There is one thing most geniuses have in common: they are all dead.
Now, clearly more people have lived in the past than are now alive, so one can expect there to be more historical geniuses than living ones: that is an obvious thought, but behind the provocativeness of my opening sentence, there lies an uncomfortable truth. Where are all the geniuses of today? There don't appear to be all that many.
Jason Jones in a comment beneath my previous post, asked whether society was against genius - and, in doing so, chimed well with a thought I have nurtured lifelong. The modern world is, to its very core, inimical to genius. Yet, it has not always been so.
Today, we have schools in which students are expected to learn an ever growing body of knowledge. Most societies expect their students to master this material as they grow up - and, on the surface, this might be seen to be a good thing. It could be if it were done right. Yet, in most societies the student is left with little or no room for their own thought. Their own thought is, in fact, punished by the system and marked down. Variation in answers is not accepted: only the textbook answer is sought.
I have taught in schools in Singapore and I have seen this attitude very clearly among the staff. I was explicitly instructed to create model answers for all essays I set in English Literature and mark the students' work against my own. The expectation of a conformist answer is, therefore, explicitly laid out to the staff, by the educational system. What would happen to an original answer in such a context? It would differ from the model answer, it may in fact cover none of the points expected in the model answer and would receive low marks accordingly. What lesson would the student take away from this? He or she would have been punished for thinking for themselves and would learn that to give an answer other than the expected, is to fail. Success is achieved through conformity to the teacher's requirement. Over time, the impulse to be original would fade in such a student, as the years passed, the impulse would no longer even be a memory and the capacity for original thought itself will have been lost through deliberate disuse. A creative person would have been quietly extinguished. That is what conformist education systems do to creativity.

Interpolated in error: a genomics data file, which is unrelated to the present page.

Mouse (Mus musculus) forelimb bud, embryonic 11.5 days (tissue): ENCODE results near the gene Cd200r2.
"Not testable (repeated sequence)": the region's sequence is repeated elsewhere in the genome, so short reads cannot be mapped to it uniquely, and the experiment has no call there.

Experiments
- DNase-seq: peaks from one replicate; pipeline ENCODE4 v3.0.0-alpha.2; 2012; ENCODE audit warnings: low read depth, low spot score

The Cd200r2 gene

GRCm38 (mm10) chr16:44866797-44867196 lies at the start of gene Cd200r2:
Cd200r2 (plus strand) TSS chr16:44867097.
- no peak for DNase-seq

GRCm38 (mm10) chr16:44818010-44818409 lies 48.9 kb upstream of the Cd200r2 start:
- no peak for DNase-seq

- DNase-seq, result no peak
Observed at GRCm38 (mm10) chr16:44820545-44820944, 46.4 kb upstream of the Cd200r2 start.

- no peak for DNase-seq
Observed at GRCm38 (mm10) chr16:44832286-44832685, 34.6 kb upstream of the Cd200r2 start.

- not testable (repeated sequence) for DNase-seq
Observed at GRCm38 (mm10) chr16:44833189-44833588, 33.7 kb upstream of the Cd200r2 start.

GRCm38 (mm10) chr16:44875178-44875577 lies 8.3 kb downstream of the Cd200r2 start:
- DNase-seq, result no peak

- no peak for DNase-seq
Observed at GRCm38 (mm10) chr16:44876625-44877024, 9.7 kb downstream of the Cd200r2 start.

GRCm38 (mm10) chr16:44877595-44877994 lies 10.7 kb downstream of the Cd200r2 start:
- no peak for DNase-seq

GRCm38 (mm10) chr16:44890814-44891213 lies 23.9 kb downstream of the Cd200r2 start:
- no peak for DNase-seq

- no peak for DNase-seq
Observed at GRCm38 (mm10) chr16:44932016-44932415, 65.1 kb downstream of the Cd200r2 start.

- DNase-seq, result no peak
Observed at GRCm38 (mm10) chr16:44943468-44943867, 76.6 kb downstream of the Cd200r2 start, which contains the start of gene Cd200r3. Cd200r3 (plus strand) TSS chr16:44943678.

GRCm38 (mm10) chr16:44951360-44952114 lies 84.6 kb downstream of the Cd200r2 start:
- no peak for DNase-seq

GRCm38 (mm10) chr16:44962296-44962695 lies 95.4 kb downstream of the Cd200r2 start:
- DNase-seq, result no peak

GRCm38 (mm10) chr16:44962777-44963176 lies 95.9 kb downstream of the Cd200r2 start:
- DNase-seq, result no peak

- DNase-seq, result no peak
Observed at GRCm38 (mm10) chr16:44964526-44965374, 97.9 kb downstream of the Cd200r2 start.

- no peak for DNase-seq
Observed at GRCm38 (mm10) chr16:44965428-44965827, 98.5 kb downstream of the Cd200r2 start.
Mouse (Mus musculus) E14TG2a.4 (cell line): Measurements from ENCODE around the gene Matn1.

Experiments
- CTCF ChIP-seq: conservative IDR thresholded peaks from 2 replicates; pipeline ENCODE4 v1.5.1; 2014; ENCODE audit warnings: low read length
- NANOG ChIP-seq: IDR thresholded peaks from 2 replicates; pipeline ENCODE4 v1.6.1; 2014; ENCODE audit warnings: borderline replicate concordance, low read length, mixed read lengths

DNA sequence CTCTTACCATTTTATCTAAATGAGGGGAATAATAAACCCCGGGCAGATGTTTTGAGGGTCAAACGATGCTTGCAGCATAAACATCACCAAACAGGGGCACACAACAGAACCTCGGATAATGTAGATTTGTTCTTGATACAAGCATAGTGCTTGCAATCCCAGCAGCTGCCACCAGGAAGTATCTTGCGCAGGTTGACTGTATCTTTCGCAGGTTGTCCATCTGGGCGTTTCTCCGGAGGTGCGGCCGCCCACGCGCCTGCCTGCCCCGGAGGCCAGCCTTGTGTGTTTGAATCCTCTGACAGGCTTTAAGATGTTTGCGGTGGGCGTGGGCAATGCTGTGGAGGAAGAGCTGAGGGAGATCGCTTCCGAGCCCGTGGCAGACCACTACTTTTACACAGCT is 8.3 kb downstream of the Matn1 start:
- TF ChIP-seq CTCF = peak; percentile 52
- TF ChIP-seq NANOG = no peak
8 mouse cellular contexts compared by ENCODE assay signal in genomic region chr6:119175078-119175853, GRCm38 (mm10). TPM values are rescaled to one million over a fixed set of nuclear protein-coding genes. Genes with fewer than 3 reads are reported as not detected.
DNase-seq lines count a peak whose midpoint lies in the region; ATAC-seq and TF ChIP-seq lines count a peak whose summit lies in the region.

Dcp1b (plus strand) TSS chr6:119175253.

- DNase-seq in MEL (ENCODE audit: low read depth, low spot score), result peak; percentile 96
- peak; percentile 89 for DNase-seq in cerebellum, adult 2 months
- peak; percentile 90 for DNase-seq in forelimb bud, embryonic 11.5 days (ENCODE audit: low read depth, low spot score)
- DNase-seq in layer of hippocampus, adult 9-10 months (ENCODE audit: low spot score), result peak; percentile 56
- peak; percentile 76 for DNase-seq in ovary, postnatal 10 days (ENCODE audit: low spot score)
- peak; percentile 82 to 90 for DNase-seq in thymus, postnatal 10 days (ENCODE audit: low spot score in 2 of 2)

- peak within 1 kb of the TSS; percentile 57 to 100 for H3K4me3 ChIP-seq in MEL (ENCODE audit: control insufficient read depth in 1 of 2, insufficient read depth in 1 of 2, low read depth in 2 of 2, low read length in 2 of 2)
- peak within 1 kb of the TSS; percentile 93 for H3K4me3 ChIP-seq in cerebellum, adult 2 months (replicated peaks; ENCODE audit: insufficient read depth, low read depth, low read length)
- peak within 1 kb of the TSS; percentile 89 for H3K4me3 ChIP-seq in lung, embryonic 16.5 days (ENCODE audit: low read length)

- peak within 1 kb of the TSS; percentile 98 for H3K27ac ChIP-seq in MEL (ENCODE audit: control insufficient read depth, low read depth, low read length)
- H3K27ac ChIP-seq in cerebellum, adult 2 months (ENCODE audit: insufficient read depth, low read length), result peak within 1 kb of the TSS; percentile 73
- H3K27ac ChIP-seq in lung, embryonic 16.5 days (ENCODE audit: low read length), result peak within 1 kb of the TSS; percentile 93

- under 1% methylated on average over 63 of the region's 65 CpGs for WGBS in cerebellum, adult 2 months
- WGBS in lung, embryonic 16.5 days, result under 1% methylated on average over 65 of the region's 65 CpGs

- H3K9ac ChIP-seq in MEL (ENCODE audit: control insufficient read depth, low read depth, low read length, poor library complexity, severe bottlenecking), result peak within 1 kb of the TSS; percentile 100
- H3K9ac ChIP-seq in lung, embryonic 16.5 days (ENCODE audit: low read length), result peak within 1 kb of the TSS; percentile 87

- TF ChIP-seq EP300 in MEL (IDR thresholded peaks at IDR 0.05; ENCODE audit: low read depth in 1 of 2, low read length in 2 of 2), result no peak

It is only the potential genius who combines great creativity with a hard, resistant, stubborn, anti-authoritarian character that just will not be put down, that could survive a lifetime of such treatment. Perhaps that is why many geniuses have such a character: they are the ones who have survived the "system". However, perhaps many more, with gentler characters will have been destroyed.
In the classes I taught, it was very noticeable that most of the students were unable to think for themselves. I was teaching the equivalent of eleventh and twelfth grades, at the time, in the main - and by this time, all signs of creativity, had there ever been any, had been eroded from almost all the students. Very frequent, were the cries of "but you haven't told us what to write", or similar remarks. I tried to teach them to think, actively, but most of them were past the point at which they could even make an effort to do so, so foreign was it to their nature. I think the greatest lesson was learnt by the teacher, in that class: conformity in education, leads to the death of minds. I also learnt another lesson: any effort to encourage thinking in those who have learnt to be passive and unexpressive, will be opposed. Thus, at some point, the damage done by conformist education is irreparable, so engrained will their unthinking habits be.
There are many famous people hailed as "geniuses" by the press. Yet, any clearsighted examination of such people leads to an awkward conclusion: they don't appear to have much talent beyond that of achieving media coverage. I could name names in support of this statement, but I would only get sued for telling an obvious truth about them, so I won't. I am sure that anyone who thinks for themselves can identify such empty "talents". Where, then, are all the true geniuses?
I hope that they are out there, somewhere, living lives that haven't yet caught our attention. Yet, why should they want to catch our attention? Such people would have been unwelcome in many school systems, punished for their originality, thought of as "odd" by conformist students, unbefriended for being different, resented, perhaps, by many of the more insecure teachers, when they ask questions that the teacher cannot answer. This ostracization can continue into the work place, where their questioning of the way things are, can soon find them out of a job. Anyone who is truly thinking for themselves will find this world can be a very unfriendly place - for new thoughts have a habit of disturbing entrenched ones, and that makes people uncomfortable and resentful.